Are We Superstitious About "Superstitious" Behavior?

In the spirit of the Halloween season, it seems appropriate to comment on superstitious behavior, the subject of one of B. F. Skinner's best-known scientific papers. He delivered brief presentations of food to a hungry pigeon every 15 seconds, independently of any required response by the pigeon. Despite the fact that no response was required, each of several pigeons developed idiosyncratic, stereotyped responding during the period between food deliveries. Skinner labeled such behavior as "superstitious," and suggested that it maintained because of the accidental temporal closeness between whatever the pigeon was doing at the time and delivery of the food, what has come to be called adventitious reinforcement. He not only elaborated the theoretical importance of the close temporal relation between a response and the events that follow, but also extrapolated his observations about the pigeons' behavior to everyday life.  

Skinner's ideas about superstitious behavior are echoed in many experimental procedures and applied techniques. Scientists and practitioners often take great care to separate important environmental changes from particular responses lest the accidental relations between them prove detrimental to the experiment or application they are undertaking. For example, in experimental studies of choice, it is useful to separate reinforcement for one response from responding on the other alternative by using what has been called a change-over-delay, or COD. A related procedure is often used in application.  If, for example, a teacher does not want to accidentally reinforce loud talking by following it with the start of recess, she simply requires a short period of quiet before allowing the children to proceed to the playground.  In the absence of such a protection contingency, the possibility looms of loud talking or other disruptive behavior being reinforced inadvertently by the onset of recess.      

Despite the intuitive logic of the concept of superstitious behavior, numerous seeming examples of its appearance in research settings, and its many practical implications for treatment and behavior management generally, superstitious behavior remains a subject of considerable controversy among basic researchers. Several prominent scientists have failed to replicate the details of Skinner's original experiment and have offered alternative ways of accounting for the behavior Skinner labeled superstitious. In other experiments, however, what is thought to be superstitious behavior has been documented and elaborated. Unfortunately, much of the research on superstitious behavior has been conducted with pigeons as subjects, which have their own peculiarities when hungry and being given food, hereby limiting the generality of the findings. There are, however, a few studies with rats and even a couple involving human subjects. Indeed, different investigators have found different patterns of behavior, depending in part whether they observe the behavior early or late in exposure to the response-independent food or other reinforcers and on the details of the experimental chamber in which the experiments are conducted.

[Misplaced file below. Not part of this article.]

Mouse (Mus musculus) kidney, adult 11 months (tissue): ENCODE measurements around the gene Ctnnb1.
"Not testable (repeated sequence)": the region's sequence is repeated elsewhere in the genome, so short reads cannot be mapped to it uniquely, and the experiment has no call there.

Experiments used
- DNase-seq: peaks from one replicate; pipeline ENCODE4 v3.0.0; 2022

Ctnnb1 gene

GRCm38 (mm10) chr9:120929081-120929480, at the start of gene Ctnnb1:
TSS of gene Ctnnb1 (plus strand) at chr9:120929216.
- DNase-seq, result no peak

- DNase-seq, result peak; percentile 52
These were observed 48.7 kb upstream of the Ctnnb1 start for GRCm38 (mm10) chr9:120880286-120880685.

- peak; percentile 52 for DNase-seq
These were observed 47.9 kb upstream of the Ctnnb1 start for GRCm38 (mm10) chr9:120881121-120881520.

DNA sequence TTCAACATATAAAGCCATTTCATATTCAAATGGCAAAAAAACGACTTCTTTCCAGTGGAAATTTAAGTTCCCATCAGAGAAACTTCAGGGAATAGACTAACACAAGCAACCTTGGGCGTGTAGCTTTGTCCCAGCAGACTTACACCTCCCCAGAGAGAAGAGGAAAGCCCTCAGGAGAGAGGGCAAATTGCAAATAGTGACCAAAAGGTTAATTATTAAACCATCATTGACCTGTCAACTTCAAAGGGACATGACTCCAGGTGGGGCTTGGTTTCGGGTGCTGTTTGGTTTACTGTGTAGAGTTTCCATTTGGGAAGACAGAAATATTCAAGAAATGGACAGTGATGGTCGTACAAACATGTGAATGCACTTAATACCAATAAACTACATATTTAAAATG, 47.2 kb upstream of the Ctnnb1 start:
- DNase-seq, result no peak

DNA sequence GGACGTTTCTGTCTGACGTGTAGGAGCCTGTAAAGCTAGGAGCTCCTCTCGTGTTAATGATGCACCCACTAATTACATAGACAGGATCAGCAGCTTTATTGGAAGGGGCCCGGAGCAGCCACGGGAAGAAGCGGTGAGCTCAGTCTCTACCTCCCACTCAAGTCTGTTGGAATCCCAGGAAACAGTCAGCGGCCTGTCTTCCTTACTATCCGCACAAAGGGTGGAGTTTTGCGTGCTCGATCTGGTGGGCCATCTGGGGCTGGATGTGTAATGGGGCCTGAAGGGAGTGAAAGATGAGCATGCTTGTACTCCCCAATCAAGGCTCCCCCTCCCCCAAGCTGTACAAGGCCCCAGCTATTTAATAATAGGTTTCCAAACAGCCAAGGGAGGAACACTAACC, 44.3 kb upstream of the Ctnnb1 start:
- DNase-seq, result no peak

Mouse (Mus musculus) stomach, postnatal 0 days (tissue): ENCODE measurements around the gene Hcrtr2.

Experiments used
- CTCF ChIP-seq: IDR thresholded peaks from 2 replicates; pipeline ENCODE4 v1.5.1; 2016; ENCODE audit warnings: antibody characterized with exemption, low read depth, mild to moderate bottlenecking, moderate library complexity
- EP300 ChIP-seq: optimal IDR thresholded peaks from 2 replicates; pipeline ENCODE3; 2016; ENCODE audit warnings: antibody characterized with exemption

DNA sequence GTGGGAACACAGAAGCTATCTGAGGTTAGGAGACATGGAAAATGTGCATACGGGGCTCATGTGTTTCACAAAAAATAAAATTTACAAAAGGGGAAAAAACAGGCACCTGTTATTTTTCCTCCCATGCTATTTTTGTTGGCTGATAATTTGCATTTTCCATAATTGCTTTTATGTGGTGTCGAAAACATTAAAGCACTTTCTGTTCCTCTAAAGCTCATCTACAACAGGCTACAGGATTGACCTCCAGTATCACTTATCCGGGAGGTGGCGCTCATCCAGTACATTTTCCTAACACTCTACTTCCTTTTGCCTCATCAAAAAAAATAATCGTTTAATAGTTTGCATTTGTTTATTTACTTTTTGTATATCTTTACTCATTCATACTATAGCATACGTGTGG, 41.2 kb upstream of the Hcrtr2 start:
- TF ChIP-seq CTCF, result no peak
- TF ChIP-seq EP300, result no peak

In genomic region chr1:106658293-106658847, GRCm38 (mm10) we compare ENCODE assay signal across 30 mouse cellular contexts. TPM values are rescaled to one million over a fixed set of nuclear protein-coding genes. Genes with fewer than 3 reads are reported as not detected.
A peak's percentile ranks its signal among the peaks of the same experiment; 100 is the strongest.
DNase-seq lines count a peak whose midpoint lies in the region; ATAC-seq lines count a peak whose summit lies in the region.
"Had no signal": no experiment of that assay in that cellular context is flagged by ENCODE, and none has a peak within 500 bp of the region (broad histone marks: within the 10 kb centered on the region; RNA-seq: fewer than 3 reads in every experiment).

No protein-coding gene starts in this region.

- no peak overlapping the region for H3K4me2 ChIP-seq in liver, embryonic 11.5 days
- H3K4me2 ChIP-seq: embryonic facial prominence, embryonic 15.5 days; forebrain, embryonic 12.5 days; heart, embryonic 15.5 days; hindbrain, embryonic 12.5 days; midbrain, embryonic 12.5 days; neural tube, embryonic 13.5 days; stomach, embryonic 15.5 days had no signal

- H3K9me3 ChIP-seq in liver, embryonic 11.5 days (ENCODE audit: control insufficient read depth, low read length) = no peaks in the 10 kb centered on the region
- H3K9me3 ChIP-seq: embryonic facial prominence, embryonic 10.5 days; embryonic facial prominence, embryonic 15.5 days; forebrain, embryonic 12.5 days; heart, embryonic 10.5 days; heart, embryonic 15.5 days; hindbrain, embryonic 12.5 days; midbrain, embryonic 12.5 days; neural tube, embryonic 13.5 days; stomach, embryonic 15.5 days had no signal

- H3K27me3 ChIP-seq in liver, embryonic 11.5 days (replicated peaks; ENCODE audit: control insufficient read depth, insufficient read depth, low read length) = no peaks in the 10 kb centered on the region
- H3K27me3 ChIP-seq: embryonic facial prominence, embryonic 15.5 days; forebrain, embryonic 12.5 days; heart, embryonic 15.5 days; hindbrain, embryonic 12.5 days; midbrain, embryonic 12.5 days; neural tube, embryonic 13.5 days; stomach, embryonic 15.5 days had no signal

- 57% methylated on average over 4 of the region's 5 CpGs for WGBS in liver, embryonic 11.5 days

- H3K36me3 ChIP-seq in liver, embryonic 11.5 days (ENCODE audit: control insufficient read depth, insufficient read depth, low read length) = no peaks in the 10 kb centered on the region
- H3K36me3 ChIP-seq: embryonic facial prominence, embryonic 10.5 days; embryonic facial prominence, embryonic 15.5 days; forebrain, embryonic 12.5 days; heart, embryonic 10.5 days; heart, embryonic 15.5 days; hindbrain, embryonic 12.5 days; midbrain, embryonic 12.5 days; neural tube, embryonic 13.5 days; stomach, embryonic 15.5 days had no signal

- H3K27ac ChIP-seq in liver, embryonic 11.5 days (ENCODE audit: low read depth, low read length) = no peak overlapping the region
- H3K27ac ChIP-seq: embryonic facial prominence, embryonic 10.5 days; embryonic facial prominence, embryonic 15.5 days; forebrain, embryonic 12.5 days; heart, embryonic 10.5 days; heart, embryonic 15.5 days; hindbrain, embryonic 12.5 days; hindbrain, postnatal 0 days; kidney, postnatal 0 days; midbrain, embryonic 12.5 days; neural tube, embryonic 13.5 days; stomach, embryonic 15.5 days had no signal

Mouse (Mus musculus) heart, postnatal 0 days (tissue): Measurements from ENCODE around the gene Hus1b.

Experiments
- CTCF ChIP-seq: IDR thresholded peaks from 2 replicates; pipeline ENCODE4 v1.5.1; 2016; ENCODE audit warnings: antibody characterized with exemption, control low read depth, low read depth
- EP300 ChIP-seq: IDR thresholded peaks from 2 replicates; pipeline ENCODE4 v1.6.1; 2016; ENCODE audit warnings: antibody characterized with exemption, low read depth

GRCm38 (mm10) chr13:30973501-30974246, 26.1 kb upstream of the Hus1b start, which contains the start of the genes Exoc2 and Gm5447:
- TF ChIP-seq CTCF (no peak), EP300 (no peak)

With all of the inconsistencies in what is actually observed under such a procedurally simple preparation, it should come as no surprise that there are widely different interpretations of the observed behavior. Many still find the notion of superstitious behavior useful and contend that adventitious reinforcement is the most parsimonious interpretation of the results. Others argue with equal vigor that the behavior is more closely tied to biological systems.  All of this ado about superstitious behavior leads to the question of whether we are being superstitious about our continued use of the concepts of adventitious reinforcement and the superstitious behavior that follows. Or is it really a brilliant insight about how environments shape behavior in the absence of explicit contingencies of reinforcement? Obviously more research is needed, to use that tried and true sophomoric ending to a lab report! But in the case of superstitious behavior it's true, especially given the continued widespread use of the concept of adventitious reinforcement in the face of the many cautionary warnings, caveats, and refutations of some very clever scientists. 

Posted by Andy Lattal, Ph.D.

Dr. Andy Lattal is the Centennial Professor of Psychology at West Virginia University (WVU). Lattal has authored over 150 research articles and chapters on conceptual, experimental, and applied topics in behavior analysis and edited seven books and journal special issues, including APA’s memorial tribute to B. F. Skinner.